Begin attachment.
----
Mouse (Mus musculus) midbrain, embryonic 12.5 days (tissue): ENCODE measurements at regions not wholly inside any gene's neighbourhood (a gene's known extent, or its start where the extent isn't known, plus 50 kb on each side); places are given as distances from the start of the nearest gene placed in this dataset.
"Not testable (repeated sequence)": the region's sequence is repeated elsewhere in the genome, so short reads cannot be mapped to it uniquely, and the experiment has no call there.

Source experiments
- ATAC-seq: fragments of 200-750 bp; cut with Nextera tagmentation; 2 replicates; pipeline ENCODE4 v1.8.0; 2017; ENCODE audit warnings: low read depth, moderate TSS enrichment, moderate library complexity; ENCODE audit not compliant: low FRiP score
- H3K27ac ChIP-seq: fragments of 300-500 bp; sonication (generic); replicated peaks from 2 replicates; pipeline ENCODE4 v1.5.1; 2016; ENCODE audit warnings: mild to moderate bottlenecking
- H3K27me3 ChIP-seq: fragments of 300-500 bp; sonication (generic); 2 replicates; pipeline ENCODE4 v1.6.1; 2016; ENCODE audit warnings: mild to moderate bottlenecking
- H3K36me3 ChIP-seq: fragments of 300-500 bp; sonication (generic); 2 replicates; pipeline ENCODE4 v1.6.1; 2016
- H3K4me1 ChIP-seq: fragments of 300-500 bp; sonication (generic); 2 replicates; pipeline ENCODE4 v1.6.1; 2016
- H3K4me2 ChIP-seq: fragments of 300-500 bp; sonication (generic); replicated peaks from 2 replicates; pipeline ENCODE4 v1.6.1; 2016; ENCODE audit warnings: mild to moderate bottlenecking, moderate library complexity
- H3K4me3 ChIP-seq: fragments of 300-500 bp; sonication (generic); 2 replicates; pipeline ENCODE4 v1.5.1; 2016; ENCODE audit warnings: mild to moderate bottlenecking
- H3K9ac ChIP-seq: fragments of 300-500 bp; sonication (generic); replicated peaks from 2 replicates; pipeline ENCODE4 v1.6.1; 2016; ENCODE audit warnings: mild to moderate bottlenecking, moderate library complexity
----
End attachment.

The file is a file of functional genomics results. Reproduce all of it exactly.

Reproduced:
Mouse (Mus musculus) midbrain, embryonic 12.5 days (tissue): ENCODE measurements at regions not wholly inside any gene's neighbourhood (a gene's known extent, or its start where the extent isn't known, plus 50 kb on each side); places are given as distances from the start of the nearest gene placed in this dataset.
"Not testable (repeated sequence)": the region's sequence is repeated elsewhere in the genome, so short reads cannot be mapped to it uniquely, and the experiment has no call there.

Source experiments
- ATAC-seq: fragments of 200-750 bp; cut with Nextera tagmentation; 2 replicates; pipeline ENCODE4 v1.8.0; 2017; ENCODE audit warnings: low read depth, moderate TSS enrichment, moderate library complexity; ENCODE audit not compliant: low FRiP score
- H3K27ac ChIP-seq: fragments of 300-500 bp; sonication (generic); replicated peaks from 2 replicates; pipeline ENCODE4 v1.5.1; 2016; ENCODE audit warnings: mild to moderate bottlenecking
- H3K27me3 ChIP-seq: fragments of 300-500 bp; sonication (generic); 2 replicates; pipeline ENCODE4 v1.6.1; 2016; ENCODE audit warnings: mild to moderate bottlenecking
- H3K36me3 ChIP-seq: fragments of 300-500 bp; sonication (generic); 2 replicates; pipeline ENCODE4 v1.6.1; 2016
- H3K4me1 ChIP-seq: fragments of 300-500 bp; sonication (generic); 2 replicates; pipeline ENCODE4 v1.6.1; 2016
- H3K4me2 ChIP-seq: fragments of 300-500 bp; sonication (generic); replicated peaks from 2 replicates; pipeline ENCODE4 v1.6.1; 2016; ENCODE audit warnings: mild to moderate bottlenecking, moderate library complexity
- H3K4me3 ChIP-seq: fragments of 300-500 bp; sonication (generic); 2 replicates; pipeline ENCODE4 v1.5.1; 2016; ENCODE audit warnings: mild to moderate bottlenecking
- H3K9ac ChIP-seq: fragments of 300-500 bp; sonication (generic); replicated peaks from 2 replicates; pipeline ENCODE4 v1.6.1; 2016; ENCODE audit warnings: mild to moderate bottlenecking, moderate library complexity